Airworthiness Directives; The Boeing Company Airplanes, 66553-66555 [2016-23082]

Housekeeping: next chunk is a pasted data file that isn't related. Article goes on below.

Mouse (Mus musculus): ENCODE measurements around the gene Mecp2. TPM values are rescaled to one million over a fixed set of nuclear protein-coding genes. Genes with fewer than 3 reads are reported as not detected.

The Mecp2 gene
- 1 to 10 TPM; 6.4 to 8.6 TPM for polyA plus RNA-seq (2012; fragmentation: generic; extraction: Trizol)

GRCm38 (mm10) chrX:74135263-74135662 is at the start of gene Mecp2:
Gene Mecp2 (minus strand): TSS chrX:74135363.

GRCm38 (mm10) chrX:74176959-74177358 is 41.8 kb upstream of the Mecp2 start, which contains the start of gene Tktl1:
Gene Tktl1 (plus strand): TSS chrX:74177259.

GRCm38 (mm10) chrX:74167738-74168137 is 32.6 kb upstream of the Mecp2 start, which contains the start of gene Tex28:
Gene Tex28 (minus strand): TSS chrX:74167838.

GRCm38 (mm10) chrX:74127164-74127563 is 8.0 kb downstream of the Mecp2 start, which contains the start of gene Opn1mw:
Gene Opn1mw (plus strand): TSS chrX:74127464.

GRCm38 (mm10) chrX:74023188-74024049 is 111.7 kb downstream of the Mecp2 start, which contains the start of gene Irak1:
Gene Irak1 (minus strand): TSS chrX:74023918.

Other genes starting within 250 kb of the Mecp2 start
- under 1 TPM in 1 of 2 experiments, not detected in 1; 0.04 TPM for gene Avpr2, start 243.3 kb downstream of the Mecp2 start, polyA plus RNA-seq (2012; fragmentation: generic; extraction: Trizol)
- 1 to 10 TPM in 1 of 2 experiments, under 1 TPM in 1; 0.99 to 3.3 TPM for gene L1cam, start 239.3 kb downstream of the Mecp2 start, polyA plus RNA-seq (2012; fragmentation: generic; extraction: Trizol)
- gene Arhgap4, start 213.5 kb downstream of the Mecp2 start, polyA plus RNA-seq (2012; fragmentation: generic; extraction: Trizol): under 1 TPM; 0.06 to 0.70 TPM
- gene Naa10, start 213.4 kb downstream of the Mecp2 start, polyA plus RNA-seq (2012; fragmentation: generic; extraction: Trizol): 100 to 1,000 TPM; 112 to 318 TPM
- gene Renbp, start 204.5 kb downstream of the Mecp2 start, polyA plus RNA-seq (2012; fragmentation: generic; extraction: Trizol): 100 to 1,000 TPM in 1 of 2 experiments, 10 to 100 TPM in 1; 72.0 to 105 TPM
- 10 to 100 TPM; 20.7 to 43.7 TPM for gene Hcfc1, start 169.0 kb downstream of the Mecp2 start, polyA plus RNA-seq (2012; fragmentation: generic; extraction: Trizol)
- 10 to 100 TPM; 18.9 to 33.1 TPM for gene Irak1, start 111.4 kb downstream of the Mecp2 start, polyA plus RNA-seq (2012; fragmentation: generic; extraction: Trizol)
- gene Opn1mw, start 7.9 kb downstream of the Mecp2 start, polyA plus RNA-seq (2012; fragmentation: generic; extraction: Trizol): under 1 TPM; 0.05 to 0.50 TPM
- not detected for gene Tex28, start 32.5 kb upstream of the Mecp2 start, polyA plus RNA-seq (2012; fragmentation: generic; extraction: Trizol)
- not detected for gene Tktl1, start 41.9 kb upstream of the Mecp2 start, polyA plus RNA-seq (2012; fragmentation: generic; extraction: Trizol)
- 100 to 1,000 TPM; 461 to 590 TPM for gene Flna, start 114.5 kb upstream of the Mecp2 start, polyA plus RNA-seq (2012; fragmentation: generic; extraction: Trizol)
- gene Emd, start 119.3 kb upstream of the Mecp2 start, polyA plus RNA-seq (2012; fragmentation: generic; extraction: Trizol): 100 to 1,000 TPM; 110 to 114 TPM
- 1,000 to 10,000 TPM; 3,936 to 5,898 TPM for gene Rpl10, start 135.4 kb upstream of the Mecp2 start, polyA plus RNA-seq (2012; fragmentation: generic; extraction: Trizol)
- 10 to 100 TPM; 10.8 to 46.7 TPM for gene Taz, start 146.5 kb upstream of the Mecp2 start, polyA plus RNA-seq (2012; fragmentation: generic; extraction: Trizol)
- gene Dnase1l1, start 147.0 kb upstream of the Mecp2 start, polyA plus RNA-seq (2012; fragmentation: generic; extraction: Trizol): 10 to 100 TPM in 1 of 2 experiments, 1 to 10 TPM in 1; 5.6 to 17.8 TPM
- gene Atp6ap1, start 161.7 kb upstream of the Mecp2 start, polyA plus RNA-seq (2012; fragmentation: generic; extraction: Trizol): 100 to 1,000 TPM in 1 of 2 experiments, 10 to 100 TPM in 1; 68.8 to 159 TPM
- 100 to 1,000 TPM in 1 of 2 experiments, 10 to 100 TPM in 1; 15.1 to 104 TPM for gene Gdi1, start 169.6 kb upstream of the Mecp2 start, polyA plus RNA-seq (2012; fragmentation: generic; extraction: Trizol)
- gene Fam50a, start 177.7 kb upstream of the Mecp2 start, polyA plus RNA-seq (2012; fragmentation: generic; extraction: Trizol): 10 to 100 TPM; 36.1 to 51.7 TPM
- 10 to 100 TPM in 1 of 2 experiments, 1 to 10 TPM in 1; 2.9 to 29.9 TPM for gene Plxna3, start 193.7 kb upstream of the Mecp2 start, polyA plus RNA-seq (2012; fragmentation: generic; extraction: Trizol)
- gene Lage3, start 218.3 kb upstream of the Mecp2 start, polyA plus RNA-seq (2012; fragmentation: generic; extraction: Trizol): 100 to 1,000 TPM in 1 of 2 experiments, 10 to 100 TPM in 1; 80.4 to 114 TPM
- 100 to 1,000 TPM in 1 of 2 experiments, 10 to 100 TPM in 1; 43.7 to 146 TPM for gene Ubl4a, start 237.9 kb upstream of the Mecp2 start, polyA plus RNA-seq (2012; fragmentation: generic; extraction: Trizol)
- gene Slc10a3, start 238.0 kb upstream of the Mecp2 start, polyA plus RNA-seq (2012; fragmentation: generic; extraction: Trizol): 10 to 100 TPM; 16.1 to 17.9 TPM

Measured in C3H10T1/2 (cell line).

Download as PDF Federal Register / Vol. 81, No. 188 / Wednesday, September 28, 2016 / Proposed Rules end of the six-month period beginning on the date of the request sent pursuant to paragraph (a)(2) of this section, certifying that the applicant did not receive from its appropriate State regulator within that six-month period either a response as described in paragraph (a)(3)(i) or (ii) or a response stating that that the applicant did not meet all of the eligibility requirements for Federal share insurance as of the date of the request sent pursuant to paragraph (a)(2) of this section. (b) Members canceling Federal share insurance. A Bank member that is a federally insured credit union and that subsequently cancels its Federal share insurance may remain a member of the Bank, subject to all regulatory provisions applicable to insured depository institution members, provided that the Bank has determined that the institution has canceled its Federal share insurance voluntarily. Subpart E—Withdrawal, Termination, and Readmission 7. Revise the heading of subpart E to read as set out above. ■ 8. Amend § 1263.31 by revising paragraphs (b) and (e) to read as follows: ■ § 1263.31 Reports and examinations. sradovich on DSK3GMQ082PROD with PROPOSALS * * * * * (b) Agrees that reports of examination by local, State, or Federal agencies or institutions, or by any private entity providing share insurance to a member that is a non-federally-insured credit union or a CDFI credit union, may be furnished by such authorities or entities to the Bank or FHFA upon request; * * * * * (e) To the extent applicable, agrees to provide to the Bank, within 20 days of filing, copies of reports of condition and operations required to be filed with: (1) The member’s appropriate Federal banking agency; (2) The member’s appropriate State regulator; or (3) Any private entity providing share insurance to a member that is a nonfederally-insured credit union or a CDFI credit union. Dated: September 22, 2016. Melvin L. Watt, Director, Federal Housing Finance Agency. [FR Doc. 2016–23289 Filed 9–27–16; 8:45 am] BILLING CODE 8070–01–P VerDate Sep<11>2014 17:27 Sep 27, 2016 Jkt 238001 DEPARTMENT OF TRANSPORTATION Federal Aviation Administration 14 CFR Part 39 [Docket No. FAA–2016–9116; Directorate Identifier 2016–NM–068–AD] RIN 2120–AA64 Airworthiness Directives; The Boeing Company Airplanes Federal Aviation Administration (FAA), DOT. ACTION: Notice of proposed rulemaking (NPRM). AGENCY: We propose to adopt a new airworthiness directive (AD) for all The Boeing Company Model 767–200, –300, and –400ER series airplanes. This proposed AD was prompted an evaluation by the design approval holder (DAH) indicating that the fuselage skin lap splices are subject to widespread fatigue damage (WFD). This proposed AD would require repetitive inspections to detect any crack in the fuselage skin at the skin lap splices. We are proposing this AD to detect and correct cracks at the fuselage skin lap splice, which can rapidly link up, possibly resulting in rapid decompression and loss of structural integrity of the airplane. DATES: We must receive comments on this proposed AD by November 14, 2016. SUMMARY: You may send comments, using the procedures found in 14 CFR 11.43 and 11.45, by any of the following methods: • Federal eRulemaking Portal: Go to http://www.regulations.gov. Follow the instructions for submitting comments. • Fax: 202–493–2251. • Mail: U.S. Department of Transportation, Docket Operations, M–30, West Building Ground Floor, Room W12–140, 1200 New Jersey Avenue SE., Washington, DC 20590. • Hand Delivery: Deliver to Mail address above between 9 a.m. and 5 p.m., Monday through Friday, except Federal holidays. For service information identified in this NPRM, contact Boeing Commercial Airplanes, Attention: Data & Services Management, P.O. Box 3707, MC 2H–65, Seattle, WA 98124–2207; telephone: 206–544–5000, extension 1; fax: 206– 766–5680; Internet: https:// www.myboeingfleet.com. You may view this referenced service information at the FAA, Transport Airplane Directorate, 1601 Lind Avenue SW., Renton, WA. For information on the availability of this material at the FAA, ADDRESSES: PO 00000 Frm 00009 Fmt 4702 Sfmt 4702 66553 call 425–227–1221. It is also available on the Internet at http:// www.regulations.gov by searching for and locating Docket No. FAA–2016– 9116. Examining the AD Docket You may examine the AD docket on the Internet at http:// www.regulations.gov by searching for and locating Docket No. FAA–2016– 9116; or in person at the Docket Management Facility between 9 a.m. and 5 p.m., Monday through Friday, except Federal holidays. The AD docket contains this proposed AD, the regulatory evaluation, any comments received, and other information. The street address for the Docket Office (phone: 800–647–5527) is in the ADDRESSES section. Comments will be available in the AD docket shortly after receipt. FOR FURTHER INFORMATION CONTACT: Wayne Lockett, Aerospace Engineer, Airframe Branch, ANM–120S, FAA, Seattle Aircraft Certification Office (ACO), 1601 Lind Avenue SW., Renton, WA 98057–3356; phone: 425–917–6447; fax: 425–917–6590; email: wayne.lockett@faa.gov. SUPPLEMENTARY INFORMATION: Comments Invited We invite you to send any written relevant data, views, or arguments about this proposal. Send your comments to an address listed under the ADDRESSES section. Include ‘‘Docket No. FAA– 2016–9116; Directorate Identifier 2016– NM–068–AD’’ at the beginning of your comments. We specifically invite comments on the overall regulatory, economic, environmental, and energy aspects of this proposed AD. We will consider all comments received by the closing date and may amend this proposed AD because of those comments. We will post all comments we receive, without change, to http:// www.regulations.gov, including any personal information you provide. We will also post a report summarizing each substantive verbal contact we receive about this proposed AD. Discussion Fatigue damage can occur locally, in small areas or structural design details, or globally, in widespread areas. Multiple-site damage (MSD) is widespread damage that occurs in a large structural element such as a single rivet line of a lap splice joining two large skin panels. Widespread damage can also occur in multiple elements such as adjacent frames or stringers. Multiple-site damage and multiple- E:\FR\FM\28SEP1.SGM 28SEP1 66554 Federal Register / Vol. 81, No. 188 / Wednesday, September 28, 2016 / Proposed Rules element damage cracks are typically too small initially to be reliably detected with normal inspection methods. Without intervention, these cracks will grow, and eventually compromise the structural integrity of the airplane. This condition is known as WFD. It is associated with general degradation of large areas of structure with similar structural details and stress levels. As an airplane ages, WFD will likely occur, and will certainly occur if the airplane is operated long enough without any intervention. The FAA’s WFD final rule (75 FR 69746, November 15, 2010) became effective on January 14, 2011. The WFD rule requires certain actions to prevent structural failure due to WFD throughout the operational life of certain existing transport category airplanes and all of these airplanes that will be certificated in the future. For existing and future airplanes subject to the WFD rule, the rule requires that DAHs establish a limit of validity (LOV) of the engineering data that support the structural maintenance program. Operators affected by the WFD rule may not fly an airplane beyond its LOV, unless an extended LOV is approved. The WFD rule (75 FR 69746, November 15, 2010) does not require identifying and developing maintenance actions if the DAHs can show that such actions are not necessary to prevent WFD before the airplane reaches the LOV. Many LOVs, however, do depend on accomplishment of future maintenance actions. As stated in the WFD rule, any maintenance actions necessary to reach the LOV will be mandated by airworthiness directives through separate rulemaking actions. In the context of WFD, this action is necessary to enable DAHs to propose LOVs that allow operators the longest operational lives for their airplanes, and still ensure that WFD will not occur. This approach allows for an implementation strategy that provides flexibility to DAHs in determining the timing of service information development (with FAA approval), while providing operators with certainty regarding the LOV applicable to their airplanes. We determined that the existing Boeing 767 Maintenance Planning Document (MPD) Section 9 Airworthiness Limitation Instructions inspection program is not sufficient to preclude the occurrence of WFD in the fuselage skin lap splice as the airplane ages. The fuselage skin lap splice has multiple similar adjacent details that have the potential for MSD and the potential for WFD. 14 CFR 26.21 requires evaluation of such designs for the potential for WFD and implementation of the appropriate service actions to ensure that WFD is precluded before the airplane’s LOV. We have received no reports of cracks in the fuselage skin lap splices. WFD cracking at the fuselage skin lap splice, if not corrected, could rapidly link up, possibly resulting in rapid decompression and loss of structural integrity of the airplane. Related Service Information Under 1 CFR Part 51 We reviewed Boeing Alert Service Bulletin 767–53A0264, Revision 1, dated April 25, 2016. The service information describes procedures for repetitive inspections and repair for any crack in the fuselage skin at the skin lap splices. This service information is reasonably available because the interested parties have access to it through their normal course of business or by the means identified in the ADDRESSES section. FAA’s Determination We are proposing this AD because we evaluated all the relevant information and determined the unsafe condition described previously is likely to exist or develop in other products of the same type design. Proposed AD Requirements This proposed AD would require accomplishing the actions specified in the service information described previously. For information on the procedures and compliance times, see this service information at http:// www.regulations.gov by searching for and locating Docket No. FAA–2016– 9116. Difference Between This Proposed AD and the Service Information Paragraph 1.B., ‘‘Concurrent Requirements,’’ of Boeing Alert Service Bulletin 767–53A0264, Revision 1, dated April 25, 2016, identifies Boeing Alert Service Bulletin 767–53A0260 as a concurrent service bulletin. However, this proposed AD would not require Boeing Alert Service Bulletin 767– 53A0260, as a concurrent service bulletin. Costs of Compliance We estimate that this proposed AD affects 332 airplanes of U.S. registry. We estimate the following costs to comply with this proposed AD: ESTIMATED COSTS Labor cost Parts cost Inspections ............................. sradovich on DSK3GMQ082PROD with PROPOSALS Action 168 work-hours × $85 per hour = $14,280 per inspection cycle. $0 The size of the area that requires repair must be determined before material and work-hour costs can be estimated. Additionally, materials for repairs are operator supplied. Therefore, we cannot provide cost estimates for the on-condition actions specified in this proposed AD. Authority for This Rulemaking Title 49 of the United States Code specifies the FAA’s authority to issue rules on aviation safety. Subtitle I, section 106, describes the authority of VerDate Sep<11>2014 17:27 Sep 27, 2016 Jkt 238001 Cost per product $14,280 per inspection cycle the FAA Administrator. Subtitle VII: Aviation Programs, describes in more detail the scope of the Agency’s authority. We are issuing this rulemaking under the authority described in Subtitle VII, Part A, Subpart III, Section 44701: ‘‘General requirements.’’ Under that section, Congress charges the FAA with promoting safe flight of civil aircraft in air commerce by prescribing regulations for practices, methods, and procedures the Administrator finds necessary for safety in air commerce. This regulation PO 00000 Frm 00010 Fmt 4702 Sfmt 4702 Cost on U.S. operators $4,740,960 per inspection cycle. is within the scope of that authority because it addresses an unsafe condition that is likely to exist or develop on products identified in this rulemaking action. Regulatory Findings We determined that this proposed AD would not have federalism implications under Executive Order 13132. This proposed AD would not have a substantial direct effect on the States, on the relationship between the national Government and the States, or on the E:\FR\FM\28SEP1.SGM 28SEP1 Federal Register / Vol. 81, No. 188 / Wednesday, September 28, 2016 / Proposed Rules distribution of power and responsibilities among the various levels of government. For the reasons discussed above, I certify this proposed regulation: (1) Is not a ‘‘significant regulatory action’’ under Executive Order 12866, (2) Is not a ‘‘significant rule’’ under the DOT Regulatory Policies and Procedures (44 FR 11034, February 26, 1979), (3) Will not affect intrastate aviation in Alaska, and (4) Will not have a significant economic impact, positive or negative, on a substantial number of small entities under the criteria of the Regulatory Flexibility Act. List of Subjects in 14 CFR Part 39 Air transportation, Aircraft, Aviation safety, Incorporation by reference, Safety. The Proposed Amendment Accordingly, under the authority delegated to me by the Administrator, the FAA proposes to amend 14 CFR part 39 as follows: PART 39—AIRWORTHINESS DIRECTIVES 1. The authority citation for part 39 continues to read as follows: ■ Authority: 49 U.S.C. 106(g), 40113, 44701. § 39.13 [Amended] 2. The FAA amends § 39.13 by adding the following new airworthiness directive (AD): ■ The Boeing Company: Docket No. FAA– 2016–9116; Directorate Identifier 2016– NM–068–AD. (a) Comments Due Date We must receive comments by November 14, 2016. (b) Affected ADs None. sradovich on DSK3GMQ082PROD with PROPOSALS (c) Applicability This AD applies to The Boeing Company Model 767–200, –300, and –400ER series airplanes, certificated in any category, as identified in Boeing Alert Service Bulletin 767–53A0264, Revision 1, dated April 25, 2016. (d) Subject Air Transport Association (ATA) of America Code 53, Fuselage. (e) Unsafe Condition This AD was prompted by an evaluation by the design approval holder (DAH) indicating that the fuselage skin lap splices are subject to widespread fatigue damage (WFD). We are issuing this AD to detect and correct cracks at the fuselage skin lap splice, which can rapidly link up, possibly resulting in rapid VerDate Sep<11>2014 17:27 Sep 27, 2016 Jkt 238001 decompression and loss of structural integrity of the airplane. (f) Compliance Comply with this AD within the compliance times specified, unless already done. (g) Repetitive Inspections and Corrective Actions Except as specified by paragraph (h) of this AD, at the applicable times specified in paragraph 1.E., ‘‘Compliance,’’ of Boeing Alert Service Bulletin 767–53A0264, Revision 1, dated April 25, 2016: Do external surface high frequency eddy current (HFEC), internal surface HFEC, and external surface low frequency eddy current (LFEC) inspections, as applicable, to detect cracks in the fuselage skin lap splices, in accordance with the Accomplishment Instructions of Boeing Alert Service Bulletin 767–53A0264, Revision 1, dated April 25, 2016. If any crack is found during any inspection required by this AD, before further flight, repair in accordance with Part 8 of the Accomplishment Instructions of Boeing Alert Service Bulletin 767–53A0264, Revision 1, dated April 25, 2016. Repeat the inspections thereafter at the times specified in paragraph 1.E., ‘‘Compliance,’’ of Boeing Alert Service Bulletin 767–53A0264, Revision 1, dated April 25, 2016, as applicable. (h) Service Information Exception Where Boeing Alert Service Bulletin 767– 53A0264, Revision 1, dated April 25, 2016, specifies a compliance time ‘‘after the original issue date of this service bulletin,’’ this AD requires compliance within the specified compliance time after the effective date of this AD. (i) Credit for Previous Actions This paragraph provides credit for the actions required by paragraph (g) of this AD, if those actions were performed before the effective date of this AD using Boeing Alert Service Bulletin 767–53A0264, dated May 12, 2015. (j) Alternative Methods of Compliance (AMOCs) (1) The Manager, Seattle Aircraft Certification Office (ACO), FAA, has the authority to approve AMOCs for this AD, if requested using the procedures found in 14 CFR 39.19. In accordance with 14 CFR 39.19, send your request to your principal inspector or local Flight Standards District Office, as appropriate. If sending information directly to the manager of the ACO, send it to the attention of the person identified in paragraph (k)(1) of this AD. Information may be emailed to: 9-ANM-Seattle-ACO-AMOCRequests@faa.gov. (2) Before using any approved AMOC, notify your appropriate principal inspector, or lacking a principal inspector, the manager of the local flight standards district office/ certificate holding district office. (3) An AMOC that provides an acceptable level of safety may be used for any repair, modification, or alteration required by this AD if it is approved by the Boeing Commercial Airplanes Organization Designation Authorization (ODA) that has PO 00000 Frm 00011 Fmt 4702 Sfmt 4702 66555 been authorized by the Manager, Seattle ACO, to make those findings. To be approved, the repair method, modification deviation, or alteration deviation must meet the certification basis of the airplane, and the approval must specifically refer to this AD. (4) For service information that contains steps that are labeled as Required for Compliance (RC), the provisions of paragraphs (j)(4)(i) and (j)(4)(ii) of this AD apply. (i) The steps labeled as RC, including substeps under an RC step and any figures identified in an RC step, must be done to comply with the AD. An AMOC is required for any deviations to RC steps, including substeps and identified figures. (ii) Steps not labeled as RC may be deviated from using accepted methods in accordance with the operator’s maintenance or inspection program without obtaining approval of an AMOC, provided the RC steps, including substeps and identified figures, can still be done as specified, and the airplane can be put back in an airworthy condition. (k) Related Information (1) For more information about this AD, contact Wayne Lockett, Aerospace Engineer, Airframe Branch, ANM–120S, FAA, Seattle ACO, 1601 Lind Avenue SW., Renton, WA 98057–3356; phone: 425–917–6447; fax: 425– 917–6590; email: wayne.lockett@faa.gov. (2) For service information identified in this AD, contact Boeing Commercial Airplanes, Attention: Data & Services Management, P.O. Box 3707, MC 2H–65, Seattle, WA 98124–2207; telephone: 206– 544–5000, extension 1; fax: 206–766–5680; Internet: https://www.myboeingfleet.com. You may view this referenced service information at the FAA, Transport Airplane Directorate, 1601 Lind Avenue SW., Renton, WA. For information on the availability of this material at the FAA, call 425–227–1221. Issued in Renton, Washington, on September 16, 2016. Suzanne Masterson, Acting Manager, Transport Airplane Directorate, Aircraft Certification Service. [FR Doc. 2016–23082 Filed 9–27–16; 8:45 am] BILLING CODE 4910–13–P DEPARTMENT OF ENERGY Federal Energy Regulatory Commission 18 CFR Part 40 [Docket No. RM16–13–000] Balancing Authority Control, Inadvertent Interchange, and Facility Interconnection Reliability Standards Federal Energy Regulatory Commission. ACTION: Notice of proposed rulemaking. AGENCY: The Commission proposes to approve Reliability Standards BAL– 005–1 (Balancing Authority Control) SUMMARY: E:\FR\FM\28SEP1.SGM 28SEP1